Game Over: A Good Neighbor in the Gulf?

The third and final debate again went to Obama in the instant polls done by organizations such as CNN. Independents told CNN they generally thought Obama won. CNN’s real-time tracking of opinion among viewers in its studio showed that independents especially disliked the smear tactic of attempting to link Obama to prominent Chicago educator Bill Ayers, who had had a radical youth but long since had become a mainstream figure. McCain came across as sarcastic and mean-spirited, though he was more animated and more coherent than in the earlier debates.

He especially lost points, as Rachel Maddow pointed out, by dismissing concerns about the health of the mother in the decision to end a pregnancy. In that stance he sounded like Sarah Palin, who wants to make women bear their rapist’s child. As I pointed out in Salon, the current McCain-Palin stance on abortion is identical to that in fundamentalist regimes such as Saudi Arabia and Iran.

Obama was calm, cool, collected, gracious and cautious. He knows that he is ahead by some 10 points or more, and that the race is now his to lose. He sought to avoid being combative or making mistakes. He even praised Sarah Palin, knowing that it looks bad to beat up on a woman. (Bush senior debated Geraldine Ferraro aggressively in 1984, at one point condescendingly saying, ‘let me help you with that, Mrs. Ferraro.’ After the debate, Bush’s people tried to play Joe Six-Pack, putting out the word that he had ‘kicked ass,’– not realizing that working class men would not use that phrase for a contest with a woman. Senior Bush’s ticket went on to win, but he was not at the top of the ticket then and he made a bad impression. Obama avoided that embarrassment at the cost of speaking unrealistically and not really answering the question on Palin’s preparedness to be president.)

There is no room for complacency. This is a strange election in a strange time, and polls are notoriously untrustworthy more than a day or two out. People need to come out and vote, and to mobilize their friends to do so.

But it is now not crazy to say that the likelihood is that Obama will win and that he will have a strong majority in the House and 57 or so in the Senate, so that the Republicans will find it difficult to block his policies (he will need three or four liberal Republican senators for important votes unless it really is a landslide.)

Obama said repeatedly that the U.S. faces the most dire economic crisis since the Great Depression. That may be so, but it is not a depression yet. There has not been a run on the banks (though there easily could have been), and unemployment has not skyrocketed to 25 percent (except in Flint, Michigan but that is an older story). The market is behaving erratically and a lot of people will likely have to postpone retirement (assuming that they don’t lose their jobs). Something like ten percent of mortgages were in danger before the big credit crisis hit. I hesitate to think what it must be now.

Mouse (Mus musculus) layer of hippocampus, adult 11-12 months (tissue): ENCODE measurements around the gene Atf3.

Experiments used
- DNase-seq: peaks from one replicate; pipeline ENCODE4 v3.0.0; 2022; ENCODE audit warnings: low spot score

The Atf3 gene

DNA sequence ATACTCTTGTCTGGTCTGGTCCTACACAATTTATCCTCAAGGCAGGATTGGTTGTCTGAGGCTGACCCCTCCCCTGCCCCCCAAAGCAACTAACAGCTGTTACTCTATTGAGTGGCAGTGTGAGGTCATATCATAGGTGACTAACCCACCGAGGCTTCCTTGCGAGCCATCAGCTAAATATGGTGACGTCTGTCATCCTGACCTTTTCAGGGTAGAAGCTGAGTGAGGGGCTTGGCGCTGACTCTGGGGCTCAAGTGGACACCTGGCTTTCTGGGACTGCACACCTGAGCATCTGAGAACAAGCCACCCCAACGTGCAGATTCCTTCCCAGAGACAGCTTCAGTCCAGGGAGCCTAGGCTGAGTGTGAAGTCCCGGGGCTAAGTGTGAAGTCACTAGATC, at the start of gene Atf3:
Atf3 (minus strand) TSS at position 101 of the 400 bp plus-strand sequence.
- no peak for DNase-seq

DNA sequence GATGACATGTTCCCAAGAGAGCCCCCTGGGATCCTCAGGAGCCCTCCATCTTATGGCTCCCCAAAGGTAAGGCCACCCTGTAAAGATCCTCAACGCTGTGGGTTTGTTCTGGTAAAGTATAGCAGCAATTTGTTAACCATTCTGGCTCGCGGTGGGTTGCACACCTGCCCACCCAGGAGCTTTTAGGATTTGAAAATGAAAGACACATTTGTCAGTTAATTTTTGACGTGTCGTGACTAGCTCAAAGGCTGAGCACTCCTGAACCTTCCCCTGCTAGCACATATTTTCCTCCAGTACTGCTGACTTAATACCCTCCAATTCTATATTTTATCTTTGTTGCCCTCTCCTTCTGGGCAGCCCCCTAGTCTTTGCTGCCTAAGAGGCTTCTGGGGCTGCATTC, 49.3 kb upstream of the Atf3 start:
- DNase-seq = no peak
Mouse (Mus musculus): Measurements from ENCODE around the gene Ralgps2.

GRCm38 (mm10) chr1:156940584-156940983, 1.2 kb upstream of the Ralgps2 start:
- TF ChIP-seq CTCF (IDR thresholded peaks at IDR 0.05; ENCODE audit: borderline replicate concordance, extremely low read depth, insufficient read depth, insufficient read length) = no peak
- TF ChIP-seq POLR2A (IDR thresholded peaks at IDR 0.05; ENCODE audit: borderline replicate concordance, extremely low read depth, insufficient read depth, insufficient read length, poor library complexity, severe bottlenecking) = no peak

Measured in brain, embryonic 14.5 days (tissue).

It seems pretty obvious that Obama will need a New New Deal, but more focused on mortgages and liquidity than on state-supplied jobs.

The major foreign policy initiative undertaken by FDR in his first term, the Good Neighbor Policy, was to withdraw from heavy-handed intervention in Latin America, which reversed earlier policies of sending expeditionary forces and knee-jerk support for rightwing local elites. The Roosevelt administration got out of Haiti and openly spoke of the illegitimacy of interloping into the domestic affairs of other sovereign states.

Roosevelt’s Good Neighbor Policy, write Tom Barry, Laura Carlsen, and John Gershman

‘ specifically renounced most previous justifications for U.S. military interventions—including preemptive strikes to ensure political stability, occupations to force payment of foreign debts, retaliation for expropriation of U.S. investments, and the promotion of democracy. He ordered the withdrawal of all remaining U.S. troops in the Caribbean Basin, ending the long and shameful history of military interventions and occupations there. Speaking at a regional conference in Montevideo, Uruguay, in December 1933, Secretary of State Hull said that one of the core principles of the Good Neighbor Policy was nonintervention: “No state has the right to intervene in the internal or external affairs of another.”

A year later Roosevelt reassured the still-skeptical nations of Latin America and the Caribbean by saying, “The definite policy of the United States from now on is one opposed to armed intervention.” ‘

A president Obama will withdraw from Iraq, perhaps faster than the timeline that the that Bush and Prime Minister Nuri al-Maliki have just agreed to (2011 at the latest). It seems obvious that Obama and al-Maliki will work very smoothly together.

This move could be a step toward a new Good Neighbor policy in the Middle East. Obviously, Iraq is only one piece of the puzzle. But Obama’s willingness to talk to all the regimes in the region where it is called for (and he never said he wouldn’t do preparation for such negotiations) could lead to other breakthroughs.

Given the world’s increasing energy crisis and the consequent ever closer entanglement of the US with the region, an Obama Good Neighbor Policy in the Middle East may be as important for the destiny of our country as the domestic economic initiatives he launches.

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